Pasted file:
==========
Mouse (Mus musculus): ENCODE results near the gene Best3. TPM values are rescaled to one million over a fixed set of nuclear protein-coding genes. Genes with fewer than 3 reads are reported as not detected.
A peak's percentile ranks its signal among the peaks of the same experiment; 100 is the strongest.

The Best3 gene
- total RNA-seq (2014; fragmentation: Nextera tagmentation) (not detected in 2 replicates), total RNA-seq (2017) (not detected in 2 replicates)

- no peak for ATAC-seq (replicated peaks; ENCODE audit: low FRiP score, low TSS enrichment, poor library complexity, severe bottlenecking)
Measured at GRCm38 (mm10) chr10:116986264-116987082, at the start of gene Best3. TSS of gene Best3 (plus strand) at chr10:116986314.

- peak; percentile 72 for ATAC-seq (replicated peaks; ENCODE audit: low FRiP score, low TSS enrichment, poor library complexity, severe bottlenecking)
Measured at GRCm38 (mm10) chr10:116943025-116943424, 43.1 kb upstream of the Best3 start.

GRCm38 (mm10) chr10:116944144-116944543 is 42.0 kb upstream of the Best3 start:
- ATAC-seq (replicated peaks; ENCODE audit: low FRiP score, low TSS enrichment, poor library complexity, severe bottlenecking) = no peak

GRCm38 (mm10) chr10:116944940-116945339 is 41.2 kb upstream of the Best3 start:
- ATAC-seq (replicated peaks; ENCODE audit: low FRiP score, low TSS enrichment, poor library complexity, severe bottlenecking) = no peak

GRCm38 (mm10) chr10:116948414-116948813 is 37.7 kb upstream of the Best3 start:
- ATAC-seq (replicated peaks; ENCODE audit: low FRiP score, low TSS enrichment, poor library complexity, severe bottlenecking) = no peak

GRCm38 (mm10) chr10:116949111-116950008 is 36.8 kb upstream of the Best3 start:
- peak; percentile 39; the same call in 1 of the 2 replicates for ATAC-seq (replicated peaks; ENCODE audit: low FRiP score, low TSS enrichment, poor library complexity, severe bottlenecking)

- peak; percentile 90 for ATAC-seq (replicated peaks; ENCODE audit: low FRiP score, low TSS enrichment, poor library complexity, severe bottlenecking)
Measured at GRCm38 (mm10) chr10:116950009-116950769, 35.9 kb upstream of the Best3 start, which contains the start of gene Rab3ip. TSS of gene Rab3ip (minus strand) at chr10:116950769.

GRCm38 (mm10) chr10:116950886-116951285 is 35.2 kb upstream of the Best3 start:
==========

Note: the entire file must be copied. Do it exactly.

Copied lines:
Mouse (Mus musculus): ENCODE results near the gene Best3. TPM values are rescaled to one million over a fixed set of nuclear protein-coding genes. Genes with fewer than 3 reads are reported as not detected.
A peak's percentile ranks its signal among the peaks of the same experiment; 100 is the strongest.

The Best3 gene
- total RNA-seq (2014; fragmentation: Nextera tagmentation) (not detected in 2 replicates), total RNA-seq (2017) (not detected in 2 replicates)

- no peak for ATAC-seq (replicated peaks; ENCODE audit: low FRiP score, low TSS enrichment, poor library complexity, severe bottlenecking)
Measured at GRCm38 (mm10) chr10:116986264-116987082, at the start of gene Best3. TSS of gene Best3 (plus strand) at chr10:116986314.

- peak; percentile 72 for ATAC-seq (replicated peaks; ENCODE audit: low FRiP score, low TSS enrichment, poor library complexity, severe bottlenecking)
Measured at GRCm38 (mm10) chr10:116943025-116943424, 43.1 kb upstream of the Best3 start.

GRCm38 (mm10) chr10:116944144-116944543 is 42.0 kb upstream of the Best3 start:
- ATAC-seq (replicated peaks; ENCODE audit: low FRiP score, low TSS enrichment, poor library complexity, severe bottlenecking) = no peak

GRCm38 (mm10) chr10:116944940-116945339 is 41.2 kb upstream of the Best3 start:
- ATAC-seq (replicated peaks; ENCODE audit: low FRiP score, low TSS enrichment, poor library complexity, severe bottlenecking) = no peak

GRCm38 (mm10) chr10:116948414-116948813 is 37.7 kb upstream of the Best3 start:
- ATAC-seq (replicated peaks; ENCODE audit: low FRiP score, low TSS enrichment, poor library complexity, severe bottlenecking) = no peak

GRCm38 (mm10) chr10:116949111-116950008 is 36.8 kb upstream of the Best3 start:
- peak; percentile 39; the same call in 1 of the 2 replicates for ATAC-seq (replicated peaks; ENCODE audit: low FRiP score, low TSS enrichment, poor library complexity, severe bottlenecking)

- peak; percentile 90 for ATAC-seq (replicated peaks; ENCODE audit: low FRiP score, low TSS enrichment, poor library complexity, severe bottlenecking)
Measured at GRCm38 (mm10) chr10:116950009-116950769, 35.9 kb upstream of the Best3 start, which contains the start of gene Rab3ip. TSS of gene Rab3ip (minus strand) at chr10:116950769.

GRCm38 (mm10) chr10:116950886-116951285 is 35.2 kb upstream of the Best3 start: